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4.1 out of 5 stars44
4.1 out of 5 stars
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on 2 February 2005
Although written in 1995, the book is very readable and not dated even after a decade. The book is a tale of a communal house of Microsoft coders who all want more that the work/sleep/work routine. They join a start up software company aimed at making a software Lego modelling program. Slowly their real lives develop. Plenty of non-tech humour as well as a few computer jokes. Written as though it is a diary some parts are moving which means the author managed to reel you into his imaginary world enough that you care about the characters. It is that good it makes me want to read his other books.
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on 10 November 2003
I read this book a few years ago while working for another large corp with an even worse set of corporate values than Microsoft. I think a lot of the book tries to explore the mind-numbing but heavy handed discipline of the IT world. It also suggests the massive levels of exploitation of brilliance, coupled with the obvious burn-out for their rewards.
Where the book is weakest is that it predated the tech sector meltdown and so the perceived reward of the old days - the vested options, read like something from another world. However, I liked the characters, and I found the way in which Coupland engages his characters to use their own talents great. I think this was the whole point of the book - that modern corporations take away ownership of end products and subsume individual identities mercilessly.
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on 14 December 2006
It was only a couple of years ago that I was sitting in the pub with a guy from my course at University discussing the merits of Coupland's breathtaking 'Generation X'. My drinking buddy had read it as part of his A-Level English course and we were discussing the merits of the book - "poignant", "existentialistic", "thought-provoking", "depressing", "moving". It was then that another drinking companion of ours stepped in and asked "So what exactly is the book about?". Inevitable silence fell. Coupland has the enviable ability to write about absolutely nothing, yet disguise it as a well-crafted story - look at "Generation X", look at "Life After God", then look at "Microserfs".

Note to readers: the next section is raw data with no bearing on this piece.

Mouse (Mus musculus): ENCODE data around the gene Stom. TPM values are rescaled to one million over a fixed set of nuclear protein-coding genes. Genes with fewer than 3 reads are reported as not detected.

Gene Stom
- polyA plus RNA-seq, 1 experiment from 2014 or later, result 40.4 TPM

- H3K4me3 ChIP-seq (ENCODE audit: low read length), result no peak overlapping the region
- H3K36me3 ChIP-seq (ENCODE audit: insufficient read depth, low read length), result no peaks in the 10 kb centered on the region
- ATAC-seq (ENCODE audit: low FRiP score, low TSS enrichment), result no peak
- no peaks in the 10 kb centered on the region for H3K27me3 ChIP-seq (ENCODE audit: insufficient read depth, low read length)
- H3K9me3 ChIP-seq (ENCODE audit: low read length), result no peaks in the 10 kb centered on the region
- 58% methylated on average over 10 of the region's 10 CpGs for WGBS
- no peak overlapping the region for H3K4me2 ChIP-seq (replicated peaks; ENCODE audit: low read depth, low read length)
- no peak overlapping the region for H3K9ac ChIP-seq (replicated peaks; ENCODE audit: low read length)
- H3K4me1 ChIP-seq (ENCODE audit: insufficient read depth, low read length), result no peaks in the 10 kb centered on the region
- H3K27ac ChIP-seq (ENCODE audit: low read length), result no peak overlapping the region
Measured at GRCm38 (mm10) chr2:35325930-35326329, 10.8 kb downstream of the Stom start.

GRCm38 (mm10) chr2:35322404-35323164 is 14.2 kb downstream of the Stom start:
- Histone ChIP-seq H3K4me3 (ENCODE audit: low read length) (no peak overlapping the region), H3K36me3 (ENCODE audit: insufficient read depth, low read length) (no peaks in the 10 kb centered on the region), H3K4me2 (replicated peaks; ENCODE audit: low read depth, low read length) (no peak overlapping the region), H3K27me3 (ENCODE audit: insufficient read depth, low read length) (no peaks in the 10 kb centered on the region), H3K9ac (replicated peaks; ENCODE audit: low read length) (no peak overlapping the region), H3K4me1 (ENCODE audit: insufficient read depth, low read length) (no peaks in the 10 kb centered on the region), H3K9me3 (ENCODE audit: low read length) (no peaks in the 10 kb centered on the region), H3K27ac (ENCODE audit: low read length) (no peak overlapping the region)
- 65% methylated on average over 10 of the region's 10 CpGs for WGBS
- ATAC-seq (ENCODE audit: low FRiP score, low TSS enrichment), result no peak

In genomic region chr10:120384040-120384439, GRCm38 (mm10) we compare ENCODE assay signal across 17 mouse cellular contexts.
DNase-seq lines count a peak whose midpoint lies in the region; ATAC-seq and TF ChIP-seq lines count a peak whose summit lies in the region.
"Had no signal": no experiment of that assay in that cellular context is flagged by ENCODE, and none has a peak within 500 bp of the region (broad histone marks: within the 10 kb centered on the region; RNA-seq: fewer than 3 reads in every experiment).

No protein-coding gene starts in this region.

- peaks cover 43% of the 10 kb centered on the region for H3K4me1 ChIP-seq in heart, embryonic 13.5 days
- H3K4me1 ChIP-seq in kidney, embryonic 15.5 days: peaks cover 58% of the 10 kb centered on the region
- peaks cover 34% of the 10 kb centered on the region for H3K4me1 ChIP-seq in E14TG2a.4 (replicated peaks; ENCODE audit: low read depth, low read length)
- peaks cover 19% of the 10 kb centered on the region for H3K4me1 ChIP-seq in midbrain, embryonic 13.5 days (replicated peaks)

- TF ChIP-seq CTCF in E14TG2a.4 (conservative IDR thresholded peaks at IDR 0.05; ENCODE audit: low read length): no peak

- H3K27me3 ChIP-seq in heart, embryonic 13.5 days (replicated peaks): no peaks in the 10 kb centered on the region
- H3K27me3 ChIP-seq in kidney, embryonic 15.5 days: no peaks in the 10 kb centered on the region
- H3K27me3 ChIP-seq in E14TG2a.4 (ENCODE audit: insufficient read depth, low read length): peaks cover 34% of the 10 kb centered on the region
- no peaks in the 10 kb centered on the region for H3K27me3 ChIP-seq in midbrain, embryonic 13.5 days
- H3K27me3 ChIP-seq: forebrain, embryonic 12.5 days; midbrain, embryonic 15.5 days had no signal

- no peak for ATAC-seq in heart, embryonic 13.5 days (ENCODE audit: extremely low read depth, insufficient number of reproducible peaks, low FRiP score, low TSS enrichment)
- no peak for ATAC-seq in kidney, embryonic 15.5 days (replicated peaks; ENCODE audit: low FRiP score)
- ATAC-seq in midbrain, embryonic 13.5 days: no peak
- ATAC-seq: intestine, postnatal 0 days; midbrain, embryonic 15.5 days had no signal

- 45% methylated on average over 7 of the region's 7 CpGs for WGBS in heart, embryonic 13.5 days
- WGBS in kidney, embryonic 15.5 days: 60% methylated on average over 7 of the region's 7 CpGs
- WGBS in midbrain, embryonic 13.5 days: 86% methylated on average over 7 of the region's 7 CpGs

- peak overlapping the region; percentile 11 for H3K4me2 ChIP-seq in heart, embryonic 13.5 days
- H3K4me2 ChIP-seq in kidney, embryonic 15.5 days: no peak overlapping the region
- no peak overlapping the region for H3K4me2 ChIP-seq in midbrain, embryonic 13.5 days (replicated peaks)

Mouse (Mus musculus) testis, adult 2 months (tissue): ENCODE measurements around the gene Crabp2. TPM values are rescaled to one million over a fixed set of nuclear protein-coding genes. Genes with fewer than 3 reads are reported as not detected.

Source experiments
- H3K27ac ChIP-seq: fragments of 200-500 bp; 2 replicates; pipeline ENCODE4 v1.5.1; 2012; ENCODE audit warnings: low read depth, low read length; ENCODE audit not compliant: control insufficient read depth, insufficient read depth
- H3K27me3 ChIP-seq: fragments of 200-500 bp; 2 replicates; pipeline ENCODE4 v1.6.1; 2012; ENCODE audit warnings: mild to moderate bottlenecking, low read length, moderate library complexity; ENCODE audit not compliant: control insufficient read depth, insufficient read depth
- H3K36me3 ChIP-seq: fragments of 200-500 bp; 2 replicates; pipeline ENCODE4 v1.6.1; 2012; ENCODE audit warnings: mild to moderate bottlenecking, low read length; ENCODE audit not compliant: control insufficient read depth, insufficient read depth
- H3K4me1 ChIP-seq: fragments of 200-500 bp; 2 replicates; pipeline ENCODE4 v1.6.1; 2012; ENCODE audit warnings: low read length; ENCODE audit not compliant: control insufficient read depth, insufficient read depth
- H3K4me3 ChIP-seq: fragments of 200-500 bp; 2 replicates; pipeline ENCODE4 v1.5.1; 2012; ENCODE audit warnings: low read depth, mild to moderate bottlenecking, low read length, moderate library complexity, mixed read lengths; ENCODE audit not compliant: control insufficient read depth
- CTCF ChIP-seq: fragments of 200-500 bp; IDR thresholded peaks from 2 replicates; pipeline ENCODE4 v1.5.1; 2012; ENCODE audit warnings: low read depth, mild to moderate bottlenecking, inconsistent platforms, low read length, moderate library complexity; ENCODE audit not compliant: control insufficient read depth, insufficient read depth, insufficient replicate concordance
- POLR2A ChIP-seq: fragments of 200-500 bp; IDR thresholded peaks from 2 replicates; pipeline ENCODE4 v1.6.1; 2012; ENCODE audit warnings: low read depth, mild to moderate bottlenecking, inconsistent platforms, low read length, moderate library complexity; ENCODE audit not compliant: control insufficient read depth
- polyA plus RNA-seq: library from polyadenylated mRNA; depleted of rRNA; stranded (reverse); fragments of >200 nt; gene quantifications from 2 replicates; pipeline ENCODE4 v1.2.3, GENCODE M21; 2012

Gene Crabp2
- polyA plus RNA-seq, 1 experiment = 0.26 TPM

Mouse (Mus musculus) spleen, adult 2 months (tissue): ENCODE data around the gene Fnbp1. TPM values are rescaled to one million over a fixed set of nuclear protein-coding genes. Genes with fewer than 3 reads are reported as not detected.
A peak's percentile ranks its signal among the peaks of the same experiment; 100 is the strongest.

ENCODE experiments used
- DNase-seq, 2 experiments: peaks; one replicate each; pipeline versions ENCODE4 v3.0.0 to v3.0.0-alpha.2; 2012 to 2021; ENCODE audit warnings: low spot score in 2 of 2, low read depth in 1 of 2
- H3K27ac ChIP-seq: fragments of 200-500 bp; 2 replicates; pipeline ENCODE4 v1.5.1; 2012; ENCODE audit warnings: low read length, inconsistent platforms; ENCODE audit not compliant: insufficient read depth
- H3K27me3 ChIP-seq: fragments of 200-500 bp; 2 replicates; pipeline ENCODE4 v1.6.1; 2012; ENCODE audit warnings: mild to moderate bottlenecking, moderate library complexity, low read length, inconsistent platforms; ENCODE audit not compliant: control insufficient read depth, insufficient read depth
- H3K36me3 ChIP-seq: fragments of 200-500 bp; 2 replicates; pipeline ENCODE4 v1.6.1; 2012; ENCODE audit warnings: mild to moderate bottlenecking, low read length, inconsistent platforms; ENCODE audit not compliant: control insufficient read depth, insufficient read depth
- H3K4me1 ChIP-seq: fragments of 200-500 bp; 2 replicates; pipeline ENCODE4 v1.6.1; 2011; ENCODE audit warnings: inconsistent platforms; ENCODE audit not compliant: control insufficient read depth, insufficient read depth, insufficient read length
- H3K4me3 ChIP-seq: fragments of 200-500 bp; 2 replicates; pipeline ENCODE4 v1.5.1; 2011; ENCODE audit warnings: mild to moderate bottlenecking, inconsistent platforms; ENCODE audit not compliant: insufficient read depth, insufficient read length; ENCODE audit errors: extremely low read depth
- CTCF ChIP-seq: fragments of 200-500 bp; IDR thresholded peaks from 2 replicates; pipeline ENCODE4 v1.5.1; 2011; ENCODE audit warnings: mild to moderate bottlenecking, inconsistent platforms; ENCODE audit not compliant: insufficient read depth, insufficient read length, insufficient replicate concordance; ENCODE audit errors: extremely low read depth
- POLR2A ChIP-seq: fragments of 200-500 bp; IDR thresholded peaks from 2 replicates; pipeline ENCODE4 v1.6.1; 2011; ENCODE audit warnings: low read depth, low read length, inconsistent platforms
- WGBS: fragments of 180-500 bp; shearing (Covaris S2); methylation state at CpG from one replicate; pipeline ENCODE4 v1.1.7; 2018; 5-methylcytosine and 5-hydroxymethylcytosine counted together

No matter how much you detest this book, how shallow or one-dimensional you feel the characters are, how little you feel the story actually develops, this is still an undeniably brilliant piece of literature. It is not the characters that give the book it's purpose - it is the ideas that are hidden within the prose. On reading this I embraced the randomness of the story - both by appreciating the way that the syntax is presented on the page and the idiosyncrasies of the characters. Without accepting this lack of coherance - you cannot appreciate what the story is REALLY about. The truth is, on reading this I got the impression that Coupland was using this book as an excuse to expound his personal philosophies - to raise the questions that he wanted to ask in his other novels but never quite found the opportunity.

For me, an avid Coupland fan, this book ended not on a sad note, but on a triumphant note. Throughout the course of the book, our "microserfs" struggle to really see any purpose in the job that they do - there seems to be no intrinsic value in what they achieve, only ever instrumental value. Yet at the end, when Dan's mother has her stroke and cannot communicate, technology, ironically, comes to their aid... there is light at the end of the tunnel.

For those of you who do not like this book, I doubt it's because you don't understand it... I suspect you dislike it because you understand it FAR TOO WELL
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on 17 July 2005
I really enjoyed this book and was surprised to find that it hadn't really dated (except of course, it was written back in the days when option grants really were worth money and didn't just leave you marooned for years with worthless underwater options). Anyway I loved the eccentricity of the characters: the fads for "flat" foods, the long hours work, the familiar, god-like worship of the CEO (I've worked in at least one company with a similar mentality), and the emerging angst from the emptiness of it all.